Those that happen to be immune to the virus will be "blessed" with a much longer lifespan than the other people who drop dead at 20, but that alone isn't enough to spread their genetics, and very likely to hinder them in the chaos that would follow civilizations' collapse, as angry and frustrated people facing their mortality turn to misunderstood medical procedures that end up destroying anything they try to save.

10 Dec 2012 11:52 AM
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The_EliteOne     

Tatterdemalian: lennavan: I'm missing something here. That's how your immune system already works, becoming dedicated hunter-killers against specific virus strains.

Not quite. Immune systems don't become hunter-killers through exposure, they evolve through random chance. This means that all our immune systems contain triggers for millions of different pathogens, many of which are extinct or don't even exist, and some of which are triggered by allergens that would be harmless if it weren't for being born with an immune system that contains hunter-killers that target peanuts or whatever. In order to develop an immunity to the AIDS virus through evolution, we would have to all be infected by it, and the 99% of the human race whose immune systems couldn't fight off the infection would have to die before they were able to reproduce... which probably wouldn't happen, as an untreated HIV infection acquired by infants from their parents isn't likely to result in death for a good 20 years, easily enough time to reach puberty and have a load of kids.

Those that happen to be immune to the virus will be "blessed" with a much longer lifespan than the other people who drop dead at 20, but that alone isn't enough to spread their genetics, and very likely to hinder them in the chaos that would follow civilizations' collapse, as angry and frustrated people facing their mortality turn to misunderstood medical procedures that end up destroying anything they try to save.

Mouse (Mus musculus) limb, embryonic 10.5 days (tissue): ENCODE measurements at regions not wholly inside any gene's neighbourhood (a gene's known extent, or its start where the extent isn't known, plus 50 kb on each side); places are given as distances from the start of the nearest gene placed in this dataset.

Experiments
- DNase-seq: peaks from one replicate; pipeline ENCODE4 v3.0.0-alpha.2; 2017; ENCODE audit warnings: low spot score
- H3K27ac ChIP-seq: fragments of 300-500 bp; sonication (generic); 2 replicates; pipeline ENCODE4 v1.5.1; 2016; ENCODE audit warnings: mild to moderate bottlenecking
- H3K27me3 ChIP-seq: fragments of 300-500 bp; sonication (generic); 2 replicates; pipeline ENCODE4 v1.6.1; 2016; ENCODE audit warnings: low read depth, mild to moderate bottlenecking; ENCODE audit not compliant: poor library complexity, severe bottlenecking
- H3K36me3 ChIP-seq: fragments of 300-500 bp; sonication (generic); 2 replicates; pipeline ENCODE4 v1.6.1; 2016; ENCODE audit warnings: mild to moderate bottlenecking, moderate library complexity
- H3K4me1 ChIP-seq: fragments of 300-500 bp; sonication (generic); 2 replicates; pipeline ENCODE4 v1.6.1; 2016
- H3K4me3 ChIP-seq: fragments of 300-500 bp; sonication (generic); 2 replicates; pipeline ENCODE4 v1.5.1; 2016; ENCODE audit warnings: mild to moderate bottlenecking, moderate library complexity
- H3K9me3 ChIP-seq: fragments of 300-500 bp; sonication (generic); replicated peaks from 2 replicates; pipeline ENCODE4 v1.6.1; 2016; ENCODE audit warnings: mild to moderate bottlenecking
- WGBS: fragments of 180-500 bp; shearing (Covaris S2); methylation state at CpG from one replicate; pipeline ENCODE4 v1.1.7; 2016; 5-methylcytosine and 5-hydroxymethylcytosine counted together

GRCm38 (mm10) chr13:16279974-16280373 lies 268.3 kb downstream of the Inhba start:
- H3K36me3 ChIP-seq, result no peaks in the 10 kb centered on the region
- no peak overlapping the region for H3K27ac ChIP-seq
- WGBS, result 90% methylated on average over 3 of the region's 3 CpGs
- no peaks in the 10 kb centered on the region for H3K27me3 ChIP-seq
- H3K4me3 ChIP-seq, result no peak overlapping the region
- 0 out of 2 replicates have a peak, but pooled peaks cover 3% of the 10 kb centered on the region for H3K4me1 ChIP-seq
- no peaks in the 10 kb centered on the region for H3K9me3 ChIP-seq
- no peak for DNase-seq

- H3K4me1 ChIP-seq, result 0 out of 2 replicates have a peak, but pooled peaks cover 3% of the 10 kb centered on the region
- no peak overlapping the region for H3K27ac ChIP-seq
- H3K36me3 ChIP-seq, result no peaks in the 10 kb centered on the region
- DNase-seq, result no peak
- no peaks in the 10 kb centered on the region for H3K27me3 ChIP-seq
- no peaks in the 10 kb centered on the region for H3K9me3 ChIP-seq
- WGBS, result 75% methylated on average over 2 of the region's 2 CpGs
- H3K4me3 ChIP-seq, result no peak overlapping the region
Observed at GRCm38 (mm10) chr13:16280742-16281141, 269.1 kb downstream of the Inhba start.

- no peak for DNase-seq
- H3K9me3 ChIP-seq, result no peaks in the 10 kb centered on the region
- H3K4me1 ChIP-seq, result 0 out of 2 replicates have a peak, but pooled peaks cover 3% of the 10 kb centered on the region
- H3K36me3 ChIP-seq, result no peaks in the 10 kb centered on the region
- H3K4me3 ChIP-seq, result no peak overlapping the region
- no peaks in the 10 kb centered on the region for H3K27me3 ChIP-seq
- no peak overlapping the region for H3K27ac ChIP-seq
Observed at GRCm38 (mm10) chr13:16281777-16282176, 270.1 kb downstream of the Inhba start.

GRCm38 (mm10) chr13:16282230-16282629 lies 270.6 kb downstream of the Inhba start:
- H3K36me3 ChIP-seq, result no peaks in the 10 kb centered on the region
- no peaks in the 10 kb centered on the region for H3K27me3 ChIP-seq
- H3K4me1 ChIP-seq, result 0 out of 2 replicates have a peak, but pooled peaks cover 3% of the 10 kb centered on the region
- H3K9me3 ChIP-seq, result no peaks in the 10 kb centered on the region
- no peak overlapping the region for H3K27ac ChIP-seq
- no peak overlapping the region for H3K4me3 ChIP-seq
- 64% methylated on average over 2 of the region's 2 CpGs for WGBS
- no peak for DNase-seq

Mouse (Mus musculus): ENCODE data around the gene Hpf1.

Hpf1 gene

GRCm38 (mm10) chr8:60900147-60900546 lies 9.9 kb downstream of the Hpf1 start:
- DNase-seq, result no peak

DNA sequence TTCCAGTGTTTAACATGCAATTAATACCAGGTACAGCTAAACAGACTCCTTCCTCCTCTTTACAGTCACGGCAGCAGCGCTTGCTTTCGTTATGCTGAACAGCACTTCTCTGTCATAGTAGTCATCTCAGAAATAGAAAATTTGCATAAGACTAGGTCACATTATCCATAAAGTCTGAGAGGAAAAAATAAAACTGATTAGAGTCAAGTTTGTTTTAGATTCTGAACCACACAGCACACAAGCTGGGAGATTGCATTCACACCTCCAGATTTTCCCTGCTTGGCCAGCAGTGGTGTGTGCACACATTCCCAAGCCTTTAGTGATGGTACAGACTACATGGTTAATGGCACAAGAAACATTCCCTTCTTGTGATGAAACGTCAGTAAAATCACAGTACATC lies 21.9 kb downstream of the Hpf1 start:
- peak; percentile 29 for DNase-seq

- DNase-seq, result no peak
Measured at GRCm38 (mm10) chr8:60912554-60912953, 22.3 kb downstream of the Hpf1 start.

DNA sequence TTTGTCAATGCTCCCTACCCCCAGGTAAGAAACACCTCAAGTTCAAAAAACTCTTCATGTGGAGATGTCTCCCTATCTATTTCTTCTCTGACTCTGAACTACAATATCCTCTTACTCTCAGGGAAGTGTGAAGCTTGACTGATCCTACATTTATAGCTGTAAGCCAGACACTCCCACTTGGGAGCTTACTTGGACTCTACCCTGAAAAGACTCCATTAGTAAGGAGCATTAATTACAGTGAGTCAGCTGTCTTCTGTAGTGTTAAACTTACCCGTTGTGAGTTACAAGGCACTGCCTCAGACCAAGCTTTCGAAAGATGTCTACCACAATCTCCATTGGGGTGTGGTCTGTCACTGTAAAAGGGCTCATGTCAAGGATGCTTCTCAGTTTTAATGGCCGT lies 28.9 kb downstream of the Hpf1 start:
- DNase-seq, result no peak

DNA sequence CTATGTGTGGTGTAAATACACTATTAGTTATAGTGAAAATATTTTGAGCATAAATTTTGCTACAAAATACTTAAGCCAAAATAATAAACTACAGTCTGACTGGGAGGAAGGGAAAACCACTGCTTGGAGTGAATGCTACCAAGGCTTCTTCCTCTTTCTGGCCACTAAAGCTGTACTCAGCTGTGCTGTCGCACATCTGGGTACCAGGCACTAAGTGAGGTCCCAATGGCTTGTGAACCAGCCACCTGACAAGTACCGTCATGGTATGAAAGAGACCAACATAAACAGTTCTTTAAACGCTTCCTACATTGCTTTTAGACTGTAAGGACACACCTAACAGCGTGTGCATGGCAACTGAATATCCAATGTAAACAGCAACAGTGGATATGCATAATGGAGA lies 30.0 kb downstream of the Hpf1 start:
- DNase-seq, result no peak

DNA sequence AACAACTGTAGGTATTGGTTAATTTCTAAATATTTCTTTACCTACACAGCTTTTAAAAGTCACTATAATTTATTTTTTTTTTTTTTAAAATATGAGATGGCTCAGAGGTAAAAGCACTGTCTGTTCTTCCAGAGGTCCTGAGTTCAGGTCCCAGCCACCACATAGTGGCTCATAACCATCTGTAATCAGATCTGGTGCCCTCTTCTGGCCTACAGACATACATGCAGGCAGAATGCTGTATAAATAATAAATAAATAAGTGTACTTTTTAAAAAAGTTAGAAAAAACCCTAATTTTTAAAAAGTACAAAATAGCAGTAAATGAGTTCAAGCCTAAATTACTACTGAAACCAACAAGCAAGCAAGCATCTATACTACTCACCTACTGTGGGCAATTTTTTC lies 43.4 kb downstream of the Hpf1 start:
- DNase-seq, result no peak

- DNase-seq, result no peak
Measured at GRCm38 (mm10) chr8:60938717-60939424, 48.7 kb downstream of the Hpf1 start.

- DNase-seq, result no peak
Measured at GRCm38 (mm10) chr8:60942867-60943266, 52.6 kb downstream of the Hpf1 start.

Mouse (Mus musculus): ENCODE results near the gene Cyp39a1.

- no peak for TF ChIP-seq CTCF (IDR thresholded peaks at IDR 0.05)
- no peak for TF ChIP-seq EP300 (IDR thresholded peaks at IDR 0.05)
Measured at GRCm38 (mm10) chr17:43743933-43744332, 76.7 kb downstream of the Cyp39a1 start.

Hitting the big 3-0 with HIV this March., had it since birth.

This story pleases me, and if cancer patients needed my HIV cells, I'd gladly donate blood. My grandmother died of lung cancer in July. Gene therapy is the way to go for so many terrible diseases. I'd love to see Big Pharma's internal memo's on these treatments.

10 Dec 2012 12:05 PM
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RugNug     

No Time To Explain: Next week, we use cancer to cure HIV

/then it'll all come full circle


Already been done with a bone marrow transplant.

10 Dec 2012 12:06 PM
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StaleCoffee     
Like anyone is going to give you people cars where more than one crash becomes a necessity of physics.

It only works on Coruscant because it's all automatic navigation. The steering wheels are for Jedi, Bounty Hunters and people who like to pretend.

10 Dec 2012 12:15 PM
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lennavan    [TotalFark]  

Tatterdemalian: Immune systems don't become hunter-killers through exposure, they evolve through random chance.


I think this might be the worst summary of adaptive immunity ever. You're conflating two very different discussions - why people are resistant/immune to HIV and how the adaptive immune system works. People are not resistant to HIV because their immune systems are better at hunting or killing.

10 Dec 2012 12:15 PM
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TypoFlyspray     

juggs: Next week, we use cancer to cure HIV


I attended a lecture by Dr. June just a few weeks ago and they are using a similar concept to fight AIDS, too. Take some T-cells out, knock out the gene that codes for the (sometimes missing anyway) target surface protein for HIV attachment and put them back in. All for neighborhood of the cost of a year's worth of antiretrovirals. Personalized cell therapy will change the way we approach a lot of horrible diseases.